Recently I came across two opinion articles in the Organic Media (Quora), one entitled, Can the U.S. “Win” a trade war with China? (May 22, 2019), by Alfonso Liances, who has a Master Degree in International Development. He has quoted generously from Nicholas Lardy, a China expert at the Peterson Institute for International economics, on pitfalls of US-China trade conflicts. Another opinion, entitled, what will happen if China and the United States do not reach a trade agreement? (May 7, 2019), by Robin Daverman, who self-claims as a world traveler. Daverman has criticized Trump’s behavior in creating a Mugger’s Alley where no one can do business. These opinions are different from the U.S. mainstream media which by and large have taken on an “official” “America First” view on the trade war. As of today, the U.S. is complicating the U.S.-China trade negotiation with national security issue making the trade agreement unreachable and at the same time the U.S. is pressuring Mexico and others to yield in trade negotiations. We citizens, particularly during travel, cannot help but hear righteous criticisms about our government and leader making us wondering whether the U.S. is doing the right things for her citizens.
Lardy laid out a set of arguments of why a US trade with China would be a losing enterprise. Raising a high tariff on hundreds of billions of Chinese goods will hurt China and cause a capital flight from China, but China is not unprepared and will react with several effective punches. First, a batch of Boeing orders may be replaced by Airbus hurting a strong American industry. Second, the U.S. sales in China, particularly autos and smart phones, will suffer. Third, the U.S. agriculture product export to China especially soybean and corn will be drastically reduced. Fourth, there will be an hurricane effect on many American corporations as seen by their nervous reactions to the ‘Huawei’ sanction the U.S. government has applied to it. Finally, the Chinese government may retaliate with a number of concerted efforts such as ordering her state owned enterprises to stop doing business with the U.S. hurting the U.S. supply chain, to restrict access to commodities such as rare earth material affecting U.S. electronic and military industries and to stop her on-going efforts of protecting the U.S. intellectual properties such as American music and movies causing more US trade deficit.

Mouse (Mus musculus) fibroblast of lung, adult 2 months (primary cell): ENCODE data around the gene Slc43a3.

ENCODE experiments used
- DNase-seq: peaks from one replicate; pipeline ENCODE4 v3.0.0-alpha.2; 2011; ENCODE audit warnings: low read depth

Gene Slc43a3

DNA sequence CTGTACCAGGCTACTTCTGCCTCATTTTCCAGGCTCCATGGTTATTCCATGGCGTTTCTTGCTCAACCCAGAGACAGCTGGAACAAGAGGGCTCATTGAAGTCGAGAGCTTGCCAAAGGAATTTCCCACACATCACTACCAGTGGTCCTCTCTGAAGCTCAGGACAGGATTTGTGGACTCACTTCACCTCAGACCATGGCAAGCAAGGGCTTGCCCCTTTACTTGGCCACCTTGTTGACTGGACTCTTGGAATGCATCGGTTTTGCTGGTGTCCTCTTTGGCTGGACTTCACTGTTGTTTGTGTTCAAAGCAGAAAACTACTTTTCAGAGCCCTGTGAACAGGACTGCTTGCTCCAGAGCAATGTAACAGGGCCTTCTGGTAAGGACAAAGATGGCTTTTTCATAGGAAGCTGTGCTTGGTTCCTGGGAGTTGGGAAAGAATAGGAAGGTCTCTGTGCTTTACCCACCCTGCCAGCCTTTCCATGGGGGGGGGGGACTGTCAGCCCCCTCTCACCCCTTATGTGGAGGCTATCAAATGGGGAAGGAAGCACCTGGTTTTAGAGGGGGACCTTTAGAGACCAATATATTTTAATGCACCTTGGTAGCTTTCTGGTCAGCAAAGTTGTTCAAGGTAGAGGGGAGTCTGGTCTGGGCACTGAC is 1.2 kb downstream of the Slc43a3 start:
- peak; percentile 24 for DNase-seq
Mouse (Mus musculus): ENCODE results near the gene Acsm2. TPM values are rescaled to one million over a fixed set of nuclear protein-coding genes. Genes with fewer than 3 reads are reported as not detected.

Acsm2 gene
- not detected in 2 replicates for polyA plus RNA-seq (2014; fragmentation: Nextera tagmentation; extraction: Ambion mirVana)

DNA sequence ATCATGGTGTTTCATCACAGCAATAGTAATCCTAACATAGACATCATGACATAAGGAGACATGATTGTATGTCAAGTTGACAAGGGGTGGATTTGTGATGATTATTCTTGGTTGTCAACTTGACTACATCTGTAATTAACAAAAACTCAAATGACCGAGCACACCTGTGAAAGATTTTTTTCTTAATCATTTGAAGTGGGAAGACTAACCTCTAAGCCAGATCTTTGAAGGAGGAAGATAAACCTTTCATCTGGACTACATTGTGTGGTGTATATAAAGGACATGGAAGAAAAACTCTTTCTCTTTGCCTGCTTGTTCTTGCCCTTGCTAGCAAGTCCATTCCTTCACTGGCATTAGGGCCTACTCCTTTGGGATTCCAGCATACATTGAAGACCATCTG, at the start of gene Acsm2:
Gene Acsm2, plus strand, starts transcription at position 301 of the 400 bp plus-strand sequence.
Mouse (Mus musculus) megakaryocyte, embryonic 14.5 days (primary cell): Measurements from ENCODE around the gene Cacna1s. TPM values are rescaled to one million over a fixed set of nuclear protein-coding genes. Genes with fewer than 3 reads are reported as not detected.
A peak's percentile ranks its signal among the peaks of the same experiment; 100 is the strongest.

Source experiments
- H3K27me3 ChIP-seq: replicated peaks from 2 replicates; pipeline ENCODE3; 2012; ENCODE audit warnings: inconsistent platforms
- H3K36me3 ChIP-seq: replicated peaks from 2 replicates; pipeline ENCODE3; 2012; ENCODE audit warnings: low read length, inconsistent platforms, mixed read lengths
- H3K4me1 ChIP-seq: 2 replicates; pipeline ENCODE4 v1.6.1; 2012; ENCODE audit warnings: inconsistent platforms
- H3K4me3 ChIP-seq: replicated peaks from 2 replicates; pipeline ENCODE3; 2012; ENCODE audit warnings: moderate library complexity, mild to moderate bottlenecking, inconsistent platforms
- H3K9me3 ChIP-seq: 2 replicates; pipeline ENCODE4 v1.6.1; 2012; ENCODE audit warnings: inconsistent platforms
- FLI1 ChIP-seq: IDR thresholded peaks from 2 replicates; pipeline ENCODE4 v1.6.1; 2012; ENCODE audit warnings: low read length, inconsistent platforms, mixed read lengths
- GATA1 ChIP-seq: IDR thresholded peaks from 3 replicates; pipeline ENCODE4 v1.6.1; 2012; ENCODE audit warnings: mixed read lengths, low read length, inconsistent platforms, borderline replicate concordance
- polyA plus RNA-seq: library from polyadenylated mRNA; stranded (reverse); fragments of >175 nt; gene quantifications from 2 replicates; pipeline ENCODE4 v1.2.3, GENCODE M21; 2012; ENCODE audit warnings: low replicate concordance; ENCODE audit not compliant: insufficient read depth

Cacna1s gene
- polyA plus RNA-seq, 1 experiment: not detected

With extended trade war, the U.S. corporations will experience an anxiety of uncertainty. Trying to reform or recreate some of these corporations will be very difficult if not impossible. Moving U.S. owned corporations in China to other countries will produce massive outflow of capital or invite Chinese investment capital to participate. The Peterson Institute has made an analysis concluding that a full blown trade war with China and Mexico will push the unemployment rate in the U.S. from 4-5% to 9 % in 2020 hurting millions of Americans Trump proposed to protect from ‘unfair trade’. Disrupting relation with Mexico, trade or border issues, will help China in many ways. Today on the world stage, China has been viewed as a victim no matter how the U.S. denounces China’s bad trade behavior in the past; the developing countries and many major trade partners of China have the perception that China is the only major country proclaiming globalization and win-win cooperation; whereas the U.S. has pulled out of the Trans Pacific Trade ((PPT) agreement behaving like a protectionist.